Wood made the leap into inventing in 1990, when he designed an alphabet pad embedded with talking computer chips to help his son Mat, then 3, understand that letters represent sounds. Five years later he decided to take his idea to Toys "R" Us. The chain promptly placed a $1.6 million order, so Wood quit his job as a lawyer. Smart move: Last year his company, LeapFrog, racked up $170 million in sales on its 100 toys, from stuffed frogs that spell to talking globes. Parents and educators alike snap them up. "All my students can spell their names because of LeapFrog," says Dallas-area kindergarten teacher Roselyn Ross. "They can see themselves learning."
Wood's toys may encourage kids to hit the books, but Mat, 13, who lives part-time with his dad and step-mom Connie, 44, in Orinda, Calif., doesn't buy it. Though LeapFrog helped Mat in school, reading takes second place for him. "I like football," he says.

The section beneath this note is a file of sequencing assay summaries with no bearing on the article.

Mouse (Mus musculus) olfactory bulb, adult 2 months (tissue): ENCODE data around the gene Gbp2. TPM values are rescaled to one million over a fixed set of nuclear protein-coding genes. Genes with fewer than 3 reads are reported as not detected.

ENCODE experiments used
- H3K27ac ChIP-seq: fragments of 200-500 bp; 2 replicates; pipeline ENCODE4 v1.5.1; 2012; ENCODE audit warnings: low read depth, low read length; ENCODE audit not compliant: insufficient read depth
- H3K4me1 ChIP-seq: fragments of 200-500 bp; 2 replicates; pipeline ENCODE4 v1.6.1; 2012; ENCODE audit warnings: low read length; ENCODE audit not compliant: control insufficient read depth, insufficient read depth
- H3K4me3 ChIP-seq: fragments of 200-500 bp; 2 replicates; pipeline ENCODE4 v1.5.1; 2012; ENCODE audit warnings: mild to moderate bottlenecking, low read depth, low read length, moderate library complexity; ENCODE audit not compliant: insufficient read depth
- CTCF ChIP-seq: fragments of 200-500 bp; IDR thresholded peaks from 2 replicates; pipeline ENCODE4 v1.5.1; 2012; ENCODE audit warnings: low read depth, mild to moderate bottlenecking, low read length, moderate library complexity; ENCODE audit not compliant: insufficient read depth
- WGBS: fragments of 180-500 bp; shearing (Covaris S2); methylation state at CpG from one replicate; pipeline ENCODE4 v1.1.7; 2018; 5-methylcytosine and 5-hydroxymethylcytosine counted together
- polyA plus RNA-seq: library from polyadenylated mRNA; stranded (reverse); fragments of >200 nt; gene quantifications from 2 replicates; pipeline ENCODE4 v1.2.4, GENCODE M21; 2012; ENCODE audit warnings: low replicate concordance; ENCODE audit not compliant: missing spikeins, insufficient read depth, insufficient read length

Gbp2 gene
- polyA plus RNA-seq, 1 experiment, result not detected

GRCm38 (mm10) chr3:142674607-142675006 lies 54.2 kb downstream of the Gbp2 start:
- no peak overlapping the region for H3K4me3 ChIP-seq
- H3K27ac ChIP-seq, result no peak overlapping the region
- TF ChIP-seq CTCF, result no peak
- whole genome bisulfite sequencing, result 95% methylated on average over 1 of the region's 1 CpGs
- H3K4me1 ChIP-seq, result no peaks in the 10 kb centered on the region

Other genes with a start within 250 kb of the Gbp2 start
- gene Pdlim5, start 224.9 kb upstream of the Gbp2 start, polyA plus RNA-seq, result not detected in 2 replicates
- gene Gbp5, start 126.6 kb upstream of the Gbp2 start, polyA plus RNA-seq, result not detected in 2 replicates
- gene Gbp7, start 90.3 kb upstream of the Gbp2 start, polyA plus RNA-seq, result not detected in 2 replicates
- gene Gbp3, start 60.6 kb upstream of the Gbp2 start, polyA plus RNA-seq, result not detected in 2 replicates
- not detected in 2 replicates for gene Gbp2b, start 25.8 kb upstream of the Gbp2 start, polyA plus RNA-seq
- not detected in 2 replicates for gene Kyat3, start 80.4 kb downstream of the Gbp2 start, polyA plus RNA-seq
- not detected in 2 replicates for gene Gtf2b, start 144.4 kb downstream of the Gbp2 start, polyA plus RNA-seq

The son of an amateur inventor, Michael Wood grew up watching his father tinker with gizmos only to set them aside. So when someone else got a patent for a contraption similar to one of his dad's, Wood swore he would someday act on what he calls his own "crazy ideas." He has kept that vow. His $50 LeapPad—a computer book that reads aloud when an electronic pen is dragged over words—bypassed robotic bowzers and edged out Razor scooters to become the bestselling toy this past Christmas season, the first educational product ever to do so. "We take the rote stuff," explains Wood, 48, "and make it fun and interactive."